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They had basically told me that my car would be doing wierd stuff if I didn’t buy rims that are good for my car but I think all I’d have to look for was like the wheel size right? I’ve never bought rims for anything so I don’t know what I’m doing.
If I were looking for new rims/tires I would start at the following places: Tire Rack & Fitment Industries. Put in the year/make/model of your car and they will give you wheel/tire combo's that will work on your car.
 

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There are a couple of dimensions which are important when looking at wheels. There’s:
-diameter
-wheel width
-bolt pattern (number and spacing of lug holes)
-offset (where the wheel meets the hub in relation to the center line of the tire)

many different size wheels will fit a given car, though some may push the limits of the space you have. In general you can change the diameter of the wheel and then compensate for the larger or smaller wheel with a different size tire. Your speedometer is calibrated for the overall diameter of your stock wheels/tires, so going with something larger or smaller can make the speedometer be off +/-. In general you want to stay within 3% of the size of the stock diameter to avoid speedometer issues.

If you throw the offset off too far one direction or the other you may rub your tires when you turn the wheel to the stops because the tire will be sitting in a different position as compared to the hub (farther in or out).

if you make the wheels really big and they’re larger than the original diameter you may bottom them out in the wheel well when the suspension compresses. Also of increased potential issues if you lower the car. Again staying with the same overall diameter avoids this issue.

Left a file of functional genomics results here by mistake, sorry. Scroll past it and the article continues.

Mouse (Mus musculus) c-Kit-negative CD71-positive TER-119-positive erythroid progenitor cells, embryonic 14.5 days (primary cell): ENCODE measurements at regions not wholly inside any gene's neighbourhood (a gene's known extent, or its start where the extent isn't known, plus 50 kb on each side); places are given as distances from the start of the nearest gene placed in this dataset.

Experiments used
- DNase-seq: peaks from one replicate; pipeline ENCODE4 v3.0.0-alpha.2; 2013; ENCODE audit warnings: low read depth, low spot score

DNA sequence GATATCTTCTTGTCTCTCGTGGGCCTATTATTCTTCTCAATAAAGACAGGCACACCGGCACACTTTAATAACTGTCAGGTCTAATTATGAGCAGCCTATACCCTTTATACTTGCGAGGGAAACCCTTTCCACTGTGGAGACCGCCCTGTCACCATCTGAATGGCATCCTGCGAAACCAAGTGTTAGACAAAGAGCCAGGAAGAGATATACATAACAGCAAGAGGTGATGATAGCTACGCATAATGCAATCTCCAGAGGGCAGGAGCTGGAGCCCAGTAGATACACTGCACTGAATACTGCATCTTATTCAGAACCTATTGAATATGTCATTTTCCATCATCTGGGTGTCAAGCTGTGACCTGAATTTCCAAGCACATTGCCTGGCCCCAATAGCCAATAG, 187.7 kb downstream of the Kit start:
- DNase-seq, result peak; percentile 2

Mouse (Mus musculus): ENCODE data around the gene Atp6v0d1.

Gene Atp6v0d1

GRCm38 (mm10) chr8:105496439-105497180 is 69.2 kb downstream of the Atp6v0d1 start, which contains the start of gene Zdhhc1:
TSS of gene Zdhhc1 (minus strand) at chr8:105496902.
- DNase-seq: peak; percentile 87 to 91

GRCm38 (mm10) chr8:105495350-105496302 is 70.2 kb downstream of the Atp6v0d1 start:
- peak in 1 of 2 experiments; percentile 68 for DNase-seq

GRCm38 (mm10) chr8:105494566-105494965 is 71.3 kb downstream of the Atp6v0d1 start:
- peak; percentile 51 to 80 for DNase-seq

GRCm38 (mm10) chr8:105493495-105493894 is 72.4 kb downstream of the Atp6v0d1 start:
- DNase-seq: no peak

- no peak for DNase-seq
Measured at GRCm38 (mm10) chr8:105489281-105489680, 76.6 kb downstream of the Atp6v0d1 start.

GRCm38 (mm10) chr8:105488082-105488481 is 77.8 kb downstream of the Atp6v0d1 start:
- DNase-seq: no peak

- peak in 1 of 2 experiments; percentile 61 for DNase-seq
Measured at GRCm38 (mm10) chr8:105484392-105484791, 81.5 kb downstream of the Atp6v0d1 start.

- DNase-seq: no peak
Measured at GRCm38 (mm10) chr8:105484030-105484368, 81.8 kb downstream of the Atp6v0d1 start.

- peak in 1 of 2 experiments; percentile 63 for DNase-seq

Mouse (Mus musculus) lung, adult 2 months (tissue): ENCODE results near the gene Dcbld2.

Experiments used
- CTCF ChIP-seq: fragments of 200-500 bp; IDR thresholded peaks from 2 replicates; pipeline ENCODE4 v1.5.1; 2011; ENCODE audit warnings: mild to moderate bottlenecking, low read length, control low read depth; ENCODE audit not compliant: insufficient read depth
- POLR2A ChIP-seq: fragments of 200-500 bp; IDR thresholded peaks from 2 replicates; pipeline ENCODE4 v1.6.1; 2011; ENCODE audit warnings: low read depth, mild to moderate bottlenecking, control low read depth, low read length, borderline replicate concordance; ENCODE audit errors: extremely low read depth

Different wheels and tires will lend different characteristics. A large wheel with a low profile tire won’t deal with bumps as well, and if you live somewhere with crappy roads you may bend your wheels. Also those tires cost more. Also larger wheels are heavier (more metal) so you’re increasing rotating mass which affects mileage. Super small wheels may not fit over your brakes. I think the smallest you can go on the LX is a 16” wheel. If it’s a hybrid then 17” is the smallest.

What are you interested in putting on your car?
 

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Discussion Starter · #10 ·
There are a couple of dimensions which are important when looking at wheels. There’s:
-diameter
-wheel width
-bolt pattern (number and spacing of lug holes)
-offset (where the wheel meets the hub in relation to the center line of the tire)

many different size wheels will fit a given car, though some may push the limits of the space you have. In general you can change the diameter of the wheel and then compensate for the larger or smaller wheel with a different size tire. Your speedometer is calibrated for the overall diameter of your stock wheels/tires, so going with something larger or smaller can make the speedometer be off +/-. In general you want to stay within 3% of the size of the stock diameter to avoid speedometer issues.

If you throw the offset off too far one direction or the other you may rub your tires when you turn the wheel to the stops because the tire will be sitting in a different position as compared to the hub (farther in or out).

if you make the wheels really big and they’re larger than the original diameter you may bottom them out in the wheel well when the suspension compresses. Also of increased potential issues if you lower the car. Again staying with the same overall diameter avoids this issue.

Different wheels and tires will lend different characteristics. A large wheel with a low profile tire won’t deal with bumps as well, and if you live somewhere with crappy roads you may bend your wheels. Also those tires cost more. Also larger wheels are heavier (more metal) so you’re increasing rotating mass which affects mileage. Super small wheels may not fit over your brakes. I think the smallest you can go on the LX is a 16” wheel. If it’s a hybrid then 17” is the smallest.